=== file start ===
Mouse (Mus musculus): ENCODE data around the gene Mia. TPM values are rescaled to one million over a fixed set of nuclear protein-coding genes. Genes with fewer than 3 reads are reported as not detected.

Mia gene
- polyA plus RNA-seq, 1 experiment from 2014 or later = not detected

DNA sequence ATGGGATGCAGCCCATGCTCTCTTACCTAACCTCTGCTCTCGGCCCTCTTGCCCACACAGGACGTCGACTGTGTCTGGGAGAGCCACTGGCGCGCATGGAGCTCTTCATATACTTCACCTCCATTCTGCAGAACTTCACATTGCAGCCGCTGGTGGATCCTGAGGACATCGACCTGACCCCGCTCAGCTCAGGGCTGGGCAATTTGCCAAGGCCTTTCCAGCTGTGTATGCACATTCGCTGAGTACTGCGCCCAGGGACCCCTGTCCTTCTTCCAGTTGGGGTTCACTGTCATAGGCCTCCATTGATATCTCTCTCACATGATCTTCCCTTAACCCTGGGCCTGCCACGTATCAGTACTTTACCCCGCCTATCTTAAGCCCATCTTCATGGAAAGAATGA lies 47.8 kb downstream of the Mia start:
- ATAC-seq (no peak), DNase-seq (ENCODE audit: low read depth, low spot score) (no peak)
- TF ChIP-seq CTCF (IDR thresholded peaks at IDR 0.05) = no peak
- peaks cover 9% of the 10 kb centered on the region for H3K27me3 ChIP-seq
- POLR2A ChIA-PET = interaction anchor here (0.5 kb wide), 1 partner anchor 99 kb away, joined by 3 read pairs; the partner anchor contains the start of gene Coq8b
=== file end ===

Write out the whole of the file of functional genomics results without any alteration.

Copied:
Mouse (Mus musculus): ENCODE data around the gene Mia. TPM values are rescaled to one million over a fixed set of nuclear protein-coding genes. Genes with fewer than 3 reads are reported as not detected.

Mia gene
- polyA plus RNA-seq, 1 experiment from 2014 or later = not detected

DNA sequence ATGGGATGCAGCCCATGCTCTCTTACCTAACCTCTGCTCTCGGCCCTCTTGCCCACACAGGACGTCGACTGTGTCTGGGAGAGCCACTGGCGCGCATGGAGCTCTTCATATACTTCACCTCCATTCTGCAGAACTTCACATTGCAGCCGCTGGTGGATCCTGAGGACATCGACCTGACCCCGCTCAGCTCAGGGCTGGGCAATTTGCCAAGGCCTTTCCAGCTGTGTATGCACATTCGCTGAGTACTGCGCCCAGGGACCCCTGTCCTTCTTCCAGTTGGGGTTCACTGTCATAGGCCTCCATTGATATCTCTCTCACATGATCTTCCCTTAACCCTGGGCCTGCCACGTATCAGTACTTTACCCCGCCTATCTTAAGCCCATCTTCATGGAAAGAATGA lies 47.8 kb downstream of the Mia start:
- ATAC-seq (no peak), DNase-seq (ENCODE audit: low read depth, low spot score) (no peak)
- TF ChIP-seq CTCF (IDR thresholded peaks at IDR 0.05) = no peak
- peaks cover 9% of the 10 kb centered on the region for H3K27me3 ChIP-seq
- POLR2A ChIA-PET = interaction anchor here (0.5 kb wide), 1 partner anchor 99 kb away, joined by 3 read pairs; the partner anchor contains the start of gene Coq8b